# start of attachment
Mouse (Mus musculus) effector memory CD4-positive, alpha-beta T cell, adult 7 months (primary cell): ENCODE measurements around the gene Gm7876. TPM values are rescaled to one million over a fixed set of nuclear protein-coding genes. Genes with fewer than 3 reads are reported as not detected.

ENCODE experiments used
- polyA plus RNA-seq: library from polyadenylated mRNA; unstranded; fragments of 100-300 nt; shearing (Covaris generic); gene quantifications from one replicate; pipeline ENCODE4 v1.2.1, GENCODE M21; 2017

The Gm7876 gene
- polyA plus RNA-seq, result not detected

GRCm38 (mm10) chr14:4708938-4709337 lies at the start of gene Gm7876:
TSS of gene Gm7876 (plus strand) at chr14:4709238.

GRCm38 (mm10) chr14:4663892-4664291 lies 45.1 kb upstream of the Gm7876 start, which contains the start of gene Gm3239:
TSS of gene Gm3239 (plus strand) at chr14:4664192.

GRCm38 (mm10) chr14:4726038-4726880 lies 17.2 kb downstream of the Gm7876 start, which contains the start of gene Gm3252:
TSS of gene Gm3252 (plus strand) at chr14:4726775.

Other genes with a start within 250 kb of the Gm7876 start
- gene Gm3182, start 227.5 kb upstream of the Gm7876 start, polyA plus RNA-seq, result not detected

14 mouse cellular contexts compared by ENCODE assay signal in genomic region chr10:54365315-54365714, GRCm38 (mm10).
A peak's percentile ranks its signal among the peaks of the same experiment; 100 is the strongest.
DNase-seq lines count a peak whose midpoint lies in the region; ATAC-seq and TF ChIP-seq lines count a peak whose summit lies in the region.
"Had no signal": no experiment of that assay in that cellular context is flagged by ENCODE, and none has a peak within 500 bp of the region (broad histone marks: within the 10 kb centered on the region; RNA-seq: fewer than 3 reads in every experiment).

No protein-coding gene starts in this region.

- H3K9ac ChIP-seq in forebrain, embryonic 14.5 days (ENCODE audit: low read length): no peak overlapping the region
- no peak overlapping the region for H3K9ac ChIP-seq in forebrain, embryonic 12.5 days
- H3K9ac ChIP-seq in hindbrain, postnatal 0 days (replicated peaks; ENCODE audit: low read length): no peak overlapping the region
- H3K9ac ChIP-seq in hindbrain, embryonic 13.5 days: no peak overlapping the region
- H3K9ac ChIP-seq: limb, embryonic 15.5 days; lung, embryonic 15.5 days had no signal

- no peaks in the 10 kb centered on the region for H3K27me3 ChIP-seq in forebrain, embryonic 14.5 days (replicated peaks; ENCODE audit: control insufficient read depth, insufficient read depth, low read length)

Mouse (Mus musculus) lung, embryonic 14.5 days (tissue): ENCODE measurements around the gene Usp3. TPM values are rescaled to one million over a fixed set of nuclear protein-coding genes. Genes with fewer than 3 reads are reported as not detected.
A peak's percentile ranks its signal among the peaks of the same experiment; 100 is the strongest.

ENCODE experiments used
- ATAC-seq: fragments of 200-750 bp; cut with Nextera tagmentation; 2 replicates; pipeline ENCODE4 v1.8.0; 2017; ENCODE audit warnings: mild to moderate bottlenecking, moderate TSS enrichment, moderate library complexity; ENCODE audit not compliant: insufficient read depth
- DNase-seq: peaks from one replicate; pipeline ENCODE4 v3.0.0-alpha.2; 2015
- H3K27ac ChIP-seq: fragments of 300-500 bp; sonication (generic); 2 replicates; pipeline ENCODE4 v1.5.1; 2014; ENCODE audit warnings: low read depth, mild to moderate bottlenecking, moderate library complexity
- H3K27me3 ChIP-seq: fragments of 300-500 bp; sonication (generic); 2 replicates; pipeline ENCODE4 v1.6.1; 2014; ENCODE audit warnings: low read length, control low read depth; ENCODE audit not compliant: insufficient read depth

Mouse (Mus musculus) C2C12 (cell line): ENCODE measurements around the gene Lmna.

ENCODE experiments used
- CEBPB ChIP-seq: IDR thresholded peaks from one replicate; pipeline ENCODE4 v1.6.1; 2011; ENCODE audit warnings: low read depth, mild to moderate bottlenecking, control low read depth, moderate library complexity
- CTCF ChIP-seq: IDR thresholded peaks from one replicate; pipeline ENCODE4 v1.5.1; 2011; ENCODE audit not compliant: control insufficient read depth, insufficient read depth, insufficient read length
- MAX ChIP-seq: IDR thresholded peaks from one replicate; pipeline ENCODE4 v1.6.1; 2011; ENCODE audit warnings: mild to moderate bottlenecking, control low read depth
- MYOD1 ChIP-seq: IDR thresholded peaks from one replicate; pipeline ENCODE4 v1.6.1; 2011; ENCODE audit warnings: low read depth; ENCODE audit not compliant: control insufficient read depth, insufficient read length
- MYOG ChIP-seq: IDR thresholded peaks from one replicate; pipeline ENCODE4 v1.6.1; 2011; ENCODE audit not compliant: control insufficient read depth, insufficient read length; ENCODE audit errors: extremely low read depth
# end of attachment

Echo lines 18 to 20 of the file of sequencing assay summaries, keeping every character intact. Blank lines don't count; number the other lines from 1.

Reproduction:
No protein-coding gene starts in this region.

- H3K9ac ChIP-seq in forebrain, embryonic 14.5 days (ENCODE audit: low read length): no peak overlapping the region
- no peak overlapping the region for H3K9ac ChIP-seq in forebrain, embryonic 12.5 days